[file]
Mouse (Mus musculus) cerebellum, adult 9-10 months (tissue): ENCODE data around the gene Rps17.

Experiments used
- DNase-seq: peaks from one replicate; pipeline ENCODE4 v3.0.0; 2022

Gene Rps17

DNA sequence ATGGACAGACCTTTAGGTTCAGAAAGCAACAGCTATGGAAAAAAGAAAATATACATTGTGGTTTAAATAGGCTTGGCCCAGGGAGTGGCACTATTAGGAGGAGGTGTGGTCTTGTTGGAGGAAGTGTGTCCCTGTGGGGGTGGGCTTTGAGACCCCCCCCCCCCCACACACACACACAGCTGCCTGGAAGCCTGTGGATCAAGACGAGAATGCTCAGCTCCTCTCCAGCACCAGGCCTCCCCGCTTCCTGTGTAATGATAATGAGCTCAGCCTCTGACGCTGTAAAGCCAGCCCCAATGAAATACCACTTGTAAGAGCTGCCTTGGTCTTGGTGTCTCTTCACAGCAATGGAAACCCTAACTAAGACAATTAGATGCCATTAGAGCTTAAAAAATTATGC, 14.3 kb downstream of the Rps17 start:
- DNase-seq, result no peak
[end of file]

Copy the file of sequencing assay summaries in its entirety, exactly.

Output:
Mouse (Mus musculus) cerebellum, adult 9-10 months (tissue): ENCODE data around the gene Rps17.

Experiments used
- DNase-seq: peaks from one replicate; pipeline ENCODE4 v3.0.0; 2022

Gene Rps17

DNA sequence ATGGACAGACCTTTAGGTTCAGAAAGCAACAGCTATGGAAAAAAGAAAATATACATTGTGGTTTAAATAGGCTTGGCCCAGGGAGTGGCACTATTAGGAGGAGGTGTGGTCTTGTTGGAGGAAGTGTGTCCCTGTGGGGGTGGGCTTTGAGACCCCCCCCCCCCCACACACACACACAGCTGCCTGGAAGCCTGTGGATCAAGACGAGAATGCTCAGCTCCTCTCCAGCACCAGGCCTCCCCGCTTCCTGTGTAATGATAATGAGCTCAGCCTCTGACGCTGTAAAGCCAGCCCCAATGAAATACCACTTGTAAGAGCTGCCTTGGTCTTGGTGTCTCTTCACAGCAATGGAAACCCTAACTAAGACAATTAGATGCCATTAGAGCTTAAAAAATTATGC, 14.3 kb downstream of the Rps17 start:
- DNase-seq, result no peak